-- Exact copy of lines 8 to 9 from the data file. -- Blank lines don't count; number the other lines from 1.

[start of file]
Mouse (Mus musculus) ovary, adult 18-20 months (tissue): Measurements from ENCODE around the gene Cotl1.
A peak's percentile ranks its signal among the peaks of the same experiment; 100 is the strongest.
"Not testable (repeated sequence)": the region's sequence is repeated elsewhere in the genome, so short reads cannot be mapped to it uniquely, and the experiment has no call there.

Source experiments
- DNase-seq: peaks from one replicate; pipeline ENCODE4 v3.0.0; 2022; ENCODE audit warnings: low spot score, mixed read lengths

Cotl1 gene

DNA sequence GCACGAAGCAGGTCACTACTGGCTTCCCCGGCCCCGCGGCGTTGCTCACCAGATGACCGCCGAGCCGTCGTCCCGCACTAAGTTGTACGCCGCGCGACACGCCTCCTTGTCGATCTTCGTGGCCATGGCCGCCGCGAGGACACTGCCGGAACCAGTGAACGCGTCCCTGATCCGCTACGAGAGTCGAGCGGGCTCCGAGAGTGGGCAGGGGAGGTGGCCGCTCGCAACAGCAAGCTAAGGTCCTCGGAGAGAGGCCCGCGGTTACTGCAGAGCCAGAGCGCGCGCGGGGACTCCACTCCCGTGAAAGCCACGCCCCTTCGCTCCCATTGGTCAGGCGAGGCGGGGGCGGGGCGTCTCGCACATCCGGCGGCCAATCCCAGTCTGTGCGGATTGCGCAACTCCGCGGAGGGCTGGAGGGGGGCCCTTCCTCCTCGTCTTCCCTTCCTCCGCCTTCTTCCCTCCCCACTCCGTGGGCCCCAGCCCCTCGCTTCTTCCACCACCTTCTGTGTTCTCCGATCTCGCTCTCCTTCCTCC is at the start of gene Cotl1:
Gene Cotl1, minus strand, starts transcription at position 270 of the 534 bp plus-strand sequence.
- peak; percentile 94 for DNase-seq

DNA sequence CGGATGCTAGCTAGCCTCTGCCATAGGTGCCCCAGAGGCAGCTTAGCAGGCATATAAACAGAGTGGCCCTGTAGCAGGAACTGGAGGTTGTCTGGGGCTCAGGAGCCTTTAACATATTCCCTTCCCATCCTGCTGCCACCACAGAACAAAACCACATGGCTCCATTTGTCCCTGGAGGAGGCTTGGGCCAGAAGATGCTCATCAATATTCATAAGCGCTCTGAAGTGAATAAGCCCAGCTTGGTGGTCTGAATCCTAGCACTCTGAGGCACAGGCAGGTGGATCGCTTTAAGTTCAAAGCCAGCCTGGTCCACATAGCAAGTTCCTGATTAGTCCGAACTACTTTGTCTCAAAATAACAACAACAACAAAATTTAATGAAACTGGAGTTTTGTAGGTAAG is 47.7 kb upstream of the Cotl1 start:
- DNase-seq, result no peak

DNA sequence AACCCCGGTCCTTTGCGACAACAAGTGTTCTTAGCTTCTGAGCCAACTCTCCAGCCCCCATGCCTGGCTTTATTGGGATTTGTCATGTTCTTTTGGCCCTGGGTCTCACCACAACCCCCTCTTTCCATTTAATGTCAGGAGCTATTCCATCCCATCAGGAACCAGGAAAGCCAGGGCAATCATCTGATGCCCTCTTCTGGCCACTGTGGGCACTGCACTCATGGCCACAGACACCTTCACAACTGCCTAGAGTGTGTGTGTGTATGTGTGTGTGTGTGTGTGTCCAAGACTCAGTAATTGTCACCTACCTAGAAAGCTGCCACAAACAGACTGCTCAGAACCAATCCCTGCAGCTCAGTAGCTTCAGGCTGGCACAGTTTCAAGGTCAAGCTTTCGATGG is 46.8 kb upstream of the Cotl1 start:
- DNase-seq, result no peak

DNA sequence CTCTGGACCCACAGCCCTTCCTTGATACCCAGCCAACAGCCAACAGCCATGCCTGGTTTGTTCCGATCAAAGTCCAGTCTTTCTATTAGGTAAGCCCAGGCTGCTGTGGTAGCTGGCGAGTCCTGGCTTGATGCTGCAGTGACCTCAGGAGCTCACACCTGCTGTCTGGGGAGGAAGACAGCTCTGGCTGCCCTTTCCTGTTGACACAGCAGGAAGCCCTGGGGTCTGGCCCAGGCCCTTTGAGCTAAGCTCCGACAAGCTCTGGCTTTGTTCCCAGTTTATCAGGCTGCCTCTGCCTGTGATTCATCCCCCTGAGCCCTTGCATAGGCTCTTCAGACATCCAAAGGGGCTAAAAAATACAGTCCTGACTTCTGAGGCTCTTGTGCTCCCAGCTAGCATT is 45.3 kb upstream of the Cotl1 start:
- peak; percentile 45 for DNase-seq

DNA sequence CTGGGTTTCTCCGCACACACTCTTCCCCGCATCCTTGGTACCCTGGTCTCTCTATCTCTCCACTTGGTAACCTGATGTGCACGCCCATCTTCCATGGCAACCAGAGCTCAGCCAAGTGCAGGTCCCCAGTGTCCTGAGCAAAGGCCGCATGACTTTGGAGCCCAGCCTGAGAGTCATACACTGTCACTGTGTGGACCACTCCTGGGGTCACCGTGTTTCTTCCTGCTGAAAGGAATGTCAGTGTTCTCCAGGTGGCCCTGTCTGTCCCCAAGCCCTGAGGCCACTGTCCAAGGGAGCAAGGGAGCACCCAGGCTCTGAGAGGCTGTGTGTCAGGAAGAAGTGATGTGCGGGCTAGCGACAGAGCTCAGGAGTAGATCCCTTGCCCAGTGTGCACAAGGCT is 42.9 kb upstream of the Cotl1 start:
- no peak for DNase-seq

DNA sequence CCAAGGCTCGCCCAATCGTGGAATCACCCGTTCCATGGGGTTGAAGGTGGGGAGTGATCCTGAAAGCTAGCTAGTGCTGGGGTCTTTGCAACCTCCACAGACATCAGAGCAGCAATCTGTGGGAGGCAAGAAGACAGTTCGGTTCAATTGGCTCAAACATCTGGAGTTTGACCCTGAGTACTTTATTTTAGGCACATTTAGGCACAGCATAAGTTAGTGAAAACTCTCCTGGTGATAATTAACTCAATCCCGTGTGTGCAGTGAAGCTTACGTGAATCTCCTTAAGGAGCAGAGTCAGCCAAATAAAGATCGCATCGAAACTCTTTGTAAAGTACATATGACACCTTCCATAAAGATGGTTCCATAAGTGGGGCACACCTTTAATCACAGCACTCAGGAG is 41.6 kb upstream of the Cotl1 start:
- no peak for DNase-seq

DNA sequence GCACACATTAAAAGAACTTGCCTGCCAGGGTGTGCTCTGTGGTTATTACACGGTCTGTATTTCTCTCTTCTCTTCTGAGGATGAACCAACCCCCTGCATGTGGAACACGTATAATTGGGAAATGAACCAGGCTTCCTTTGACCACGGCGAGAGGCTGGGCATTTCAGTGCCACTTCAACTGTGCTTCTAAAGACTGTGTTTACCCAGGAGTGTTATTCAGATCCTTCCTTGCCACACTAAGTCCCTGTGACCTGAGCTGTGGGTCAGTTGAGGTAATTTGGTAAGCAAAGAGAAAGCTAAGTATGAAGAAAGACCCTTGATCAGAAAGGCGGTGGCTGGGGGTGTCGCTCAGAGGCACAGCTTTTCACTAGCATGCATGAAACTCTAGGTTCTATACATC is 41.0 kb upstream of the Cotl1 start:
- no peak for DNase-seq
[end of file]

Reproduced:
Gene Cotl1, minus strand, starts transcription at position 270 of the 534 bp plus-strand sequence.
- peak; percentile 94 for DNase-seq